Eugene O’Neill’s The Hairy Ape in Relation to Greek Tragedy, Italian Futurism, and Divine Comedy

Robert J. Cardullo


This essay treats four aspects of Eugene O’Neill’s The Hairy Ape (1921) that, because of the play’s strong naturalist-expressionistic stylistic component, have hitherto been neglected or completely ignored: first its “comedy,” as O’Neill describes it in the subtitle, “A Comedy of Ancient and Modern Life in Eight Scenes”; second, its connection, or opposition, to Italian futurism; third, its choice of so lowly a protagonist as Robert “Yank” Smith to symbolize humanity itself; and last, the relationship of The Hairy Ape to ancient Greek tragedy.

O’Neill, of course, was America’s first genuinely serious dramatist, and he became a serious artist in part because, by the time he came of age, the foundations of an artistic theater—modeled after the independent theaters of Europe—had been laid in the United States. In addition, selected Americans had observed foreign developments in the performing arts and had returned to write about them in Theatre Arts, the first American periodical devoted to a consideration of the art of theater; and a number of esteemed foreign troupes and productions themselves had visited the States, if not for the first time then for the first time in large numbers. Hence it is not by chance that The Hairy Ape artistically assimilates such seemingly disparate international influences as late nineteenth-century European naturalism, Italian futurism, German expressionism, Greek tragedy, and a Renaissance work like the Divine Comedy.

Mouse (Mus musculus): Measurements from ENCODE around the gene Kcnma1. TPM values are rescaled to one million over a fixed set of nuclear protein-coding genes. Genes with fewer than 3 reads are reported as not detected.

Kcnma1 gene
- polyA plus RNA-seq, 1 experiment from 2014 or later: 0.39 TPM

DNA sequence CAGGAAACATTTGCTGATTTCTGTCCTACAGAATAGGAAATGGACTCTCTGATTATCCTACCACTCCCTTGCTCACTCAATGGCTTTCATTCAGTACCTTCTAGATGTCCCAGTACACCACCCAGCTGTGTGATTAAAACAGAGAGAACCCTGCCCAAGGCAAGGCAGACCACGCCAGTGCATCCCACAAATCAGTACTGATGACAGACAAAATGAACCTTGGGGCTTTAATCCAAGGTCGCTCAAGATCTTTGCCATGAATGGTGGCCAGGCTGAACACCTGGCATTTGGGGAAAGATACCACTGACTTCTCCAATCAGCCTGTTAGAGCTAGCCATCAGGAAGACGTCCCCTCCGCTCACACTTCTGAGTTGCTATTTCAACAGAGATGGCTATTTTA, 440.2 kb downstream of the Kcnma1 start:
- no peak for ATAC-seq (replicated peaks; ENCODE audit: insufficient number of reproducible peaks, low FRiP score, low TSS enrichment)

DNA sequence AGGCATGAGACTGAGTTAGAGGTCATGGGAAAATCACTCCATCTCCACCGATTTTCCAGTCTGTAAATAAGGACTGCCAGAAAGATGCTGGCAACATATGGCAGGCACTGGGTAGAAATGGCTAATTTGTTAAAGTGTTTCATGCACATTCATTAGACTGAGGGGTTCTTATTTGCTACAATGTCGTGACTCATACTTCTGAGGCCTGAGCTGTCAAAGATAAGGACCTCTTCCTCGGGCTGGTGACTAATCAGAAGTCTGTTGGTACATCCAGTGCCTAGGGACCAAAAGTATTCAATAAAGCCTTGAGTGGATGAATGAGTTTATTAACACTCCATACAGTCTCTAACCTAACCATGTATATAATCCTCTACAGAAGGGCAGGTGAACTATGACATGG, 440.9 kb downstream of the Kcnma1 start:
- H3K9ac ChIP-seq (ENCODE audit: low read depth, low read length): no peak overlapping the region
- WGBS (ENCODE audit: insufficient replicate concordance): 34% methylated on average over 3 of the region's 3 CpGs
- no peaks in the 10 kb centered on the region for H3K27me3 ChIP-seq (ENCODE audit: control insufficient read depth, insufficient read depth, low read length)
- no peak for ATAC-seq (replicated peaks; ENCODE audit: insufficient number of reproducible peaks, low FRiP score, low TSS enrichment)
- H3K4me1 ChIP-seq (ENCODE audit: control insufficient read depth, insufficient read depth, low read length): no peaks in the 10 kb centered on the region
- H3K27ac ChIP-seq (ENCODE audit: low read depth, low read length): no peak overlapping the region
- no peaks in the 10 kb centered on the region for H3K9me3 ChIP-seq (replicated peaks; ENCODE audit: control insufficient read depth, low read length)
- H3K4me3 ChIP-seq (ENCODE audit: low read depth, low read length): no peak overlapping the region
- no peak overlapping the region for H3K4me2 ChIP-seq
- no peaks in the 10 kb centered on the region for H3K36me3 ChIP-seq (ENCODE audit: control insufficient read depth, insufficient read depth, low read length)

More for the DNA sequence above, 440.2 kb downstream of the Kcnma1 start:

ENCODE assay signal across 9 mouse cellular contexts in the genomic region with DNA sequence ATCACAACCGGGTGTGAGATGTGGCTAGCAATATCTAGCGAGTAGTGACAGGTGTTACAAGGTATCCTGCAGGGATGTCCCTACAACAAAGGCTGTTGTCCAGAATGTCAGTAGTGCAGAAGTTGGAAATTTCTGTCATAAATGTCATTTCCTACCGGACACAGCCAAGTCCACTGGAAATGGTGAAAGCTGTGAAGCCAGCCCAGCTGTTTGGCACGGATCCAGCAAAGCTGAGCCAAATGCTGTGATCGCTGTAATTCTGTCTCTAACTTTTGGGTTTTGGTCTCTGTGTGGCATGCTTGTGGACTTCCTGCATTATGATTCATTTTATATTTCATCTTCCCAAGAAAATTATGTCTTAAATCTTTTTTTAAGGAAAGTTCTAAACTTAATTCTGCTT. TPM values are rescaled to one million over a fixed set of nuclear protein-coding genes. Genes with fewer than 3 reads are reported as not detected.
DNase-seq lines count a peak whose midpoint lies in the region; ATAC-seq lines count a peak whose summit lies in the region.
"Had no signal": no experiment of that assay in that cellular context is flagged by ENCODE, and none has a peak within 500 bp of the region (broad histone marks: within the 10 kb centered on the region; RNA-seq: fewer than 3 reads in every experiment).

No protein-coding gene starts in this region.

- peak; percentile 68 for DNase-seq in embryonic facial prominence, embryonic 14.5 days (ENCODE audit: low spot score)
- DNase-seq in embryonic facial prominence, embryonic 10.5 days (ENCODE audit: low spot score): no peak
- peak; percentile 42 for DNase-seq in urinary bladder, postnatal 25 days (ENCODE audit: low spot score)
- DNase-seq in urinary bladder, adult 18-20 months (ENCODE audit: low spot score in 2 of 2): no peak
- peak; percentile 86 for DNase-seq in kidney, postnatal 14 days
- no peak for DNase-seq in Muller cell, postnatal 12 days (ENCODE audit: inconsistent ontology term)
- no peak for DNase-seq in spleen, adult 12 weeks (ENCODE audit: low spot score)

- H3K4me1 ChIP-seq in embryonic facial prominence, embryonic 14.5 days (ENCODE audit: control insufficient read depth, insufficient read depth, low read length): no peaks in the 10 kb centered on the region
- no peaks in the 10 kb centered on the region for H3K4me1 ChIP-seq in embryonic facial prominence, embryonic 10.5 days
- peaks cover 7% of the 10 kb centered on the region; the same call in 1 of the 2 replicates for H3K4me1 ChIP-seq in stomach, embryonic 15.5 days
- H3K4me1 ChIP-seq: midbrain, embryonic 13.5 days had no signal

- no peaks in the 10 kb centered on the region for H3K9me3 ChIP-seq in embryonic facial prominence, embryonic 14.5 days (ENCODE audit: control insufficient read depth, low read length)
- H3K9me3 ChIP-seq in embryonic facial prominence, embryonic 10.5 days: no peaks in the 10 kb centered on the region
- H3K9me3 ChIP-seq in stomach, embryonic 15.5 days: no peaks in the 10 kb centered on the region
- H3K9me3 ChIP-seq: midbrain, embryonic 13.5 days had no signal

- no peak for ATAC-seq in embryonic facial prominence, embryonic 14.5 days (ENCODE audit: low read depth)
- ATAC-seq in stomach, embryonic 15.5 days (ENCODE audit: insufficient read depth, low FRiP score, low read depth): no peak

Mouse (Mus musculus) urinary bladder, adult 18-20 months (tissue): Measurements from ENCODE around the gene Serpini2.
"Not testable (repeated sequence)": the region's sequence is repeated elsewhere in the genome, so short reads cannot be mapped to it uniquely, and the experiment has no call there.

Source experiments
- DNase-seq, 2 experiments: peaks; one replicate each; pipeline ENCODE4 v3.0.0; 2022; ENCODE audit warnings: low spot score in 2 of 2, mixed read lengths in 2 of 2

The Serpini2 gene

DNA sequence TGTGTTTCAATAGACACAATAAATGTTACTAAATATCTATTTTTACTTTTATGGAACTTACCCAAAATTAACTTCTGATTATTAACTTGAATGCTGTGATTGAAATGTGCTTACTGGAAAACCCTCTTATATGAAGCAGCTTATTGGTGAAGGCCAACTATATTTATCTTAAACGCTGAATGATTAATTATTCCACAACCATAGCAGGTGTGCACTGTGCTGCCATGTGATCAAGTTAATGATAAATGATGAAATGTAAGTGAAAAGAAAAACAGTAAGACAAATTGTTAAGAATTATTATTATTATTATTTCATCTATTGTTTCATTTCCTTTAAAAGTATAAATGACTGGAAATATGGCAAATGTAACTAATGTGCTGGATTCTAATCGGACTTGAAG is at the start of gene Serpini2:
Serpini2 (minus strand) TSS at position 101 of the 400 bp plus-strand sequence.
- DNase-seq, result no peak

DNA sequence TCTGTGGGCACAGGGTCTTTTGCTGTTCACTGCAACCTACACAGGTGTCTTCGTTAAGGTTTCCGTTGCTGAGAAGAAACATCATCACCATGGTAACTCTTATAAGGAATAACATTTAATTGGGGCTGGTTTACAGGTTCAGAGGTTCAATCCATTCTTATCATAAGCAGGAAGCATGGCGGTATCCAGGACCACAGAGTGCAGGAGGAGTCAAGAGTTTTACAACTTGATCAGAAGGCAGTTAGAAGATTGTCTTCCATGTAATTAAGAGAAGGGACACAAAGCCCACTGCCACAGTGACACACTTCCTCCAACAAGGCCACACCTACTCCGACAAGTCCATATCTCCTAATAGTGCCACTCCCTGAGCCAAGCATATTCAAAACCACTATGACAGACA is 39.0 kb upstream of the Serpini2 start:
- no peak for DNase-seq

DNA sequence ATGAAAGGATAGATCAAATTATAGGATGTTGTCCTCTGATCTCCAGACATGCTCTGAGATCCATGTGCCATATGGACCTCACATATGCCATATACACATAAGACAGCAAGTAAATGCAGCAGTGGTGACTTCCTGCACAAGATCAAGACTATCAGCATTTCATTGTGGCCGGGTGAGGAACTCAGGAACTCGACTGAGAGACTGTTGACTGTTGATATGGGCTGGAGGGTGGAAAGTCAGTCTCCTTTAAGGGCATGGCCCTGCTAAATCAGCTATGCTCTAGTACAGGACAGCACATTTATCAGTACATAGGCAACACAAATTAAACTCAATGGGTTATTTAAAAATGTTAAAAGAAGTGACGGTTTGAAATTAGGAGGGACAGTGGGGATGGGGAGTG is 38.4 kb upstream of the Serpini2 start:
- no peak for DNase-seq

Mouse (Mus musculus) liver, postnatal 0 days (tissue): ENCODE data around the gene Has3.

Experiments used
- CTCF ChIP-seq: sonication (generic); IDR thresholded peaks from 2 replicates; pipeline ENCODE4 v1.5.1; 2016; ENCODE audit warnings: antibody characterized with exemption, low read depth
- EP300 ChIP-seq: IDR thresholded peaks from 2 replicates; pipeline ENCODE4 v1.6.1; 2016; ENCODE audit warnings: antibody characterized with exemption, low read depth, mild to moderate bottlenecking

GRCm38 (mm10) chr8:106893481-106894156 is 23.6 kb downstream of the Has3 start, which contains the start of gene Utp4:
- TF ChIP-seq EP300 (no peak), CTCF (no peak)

Eugene O’Neill; The Hairy Ape; American drama; naturalism; expressionism; Italian futurism; Greek tragedy; comedy

Full Text: PDF

Moderna språk - Institutionen för moderna språk - Box 636 - SE-751 26 UPPSALA
ISSN: 2000-3560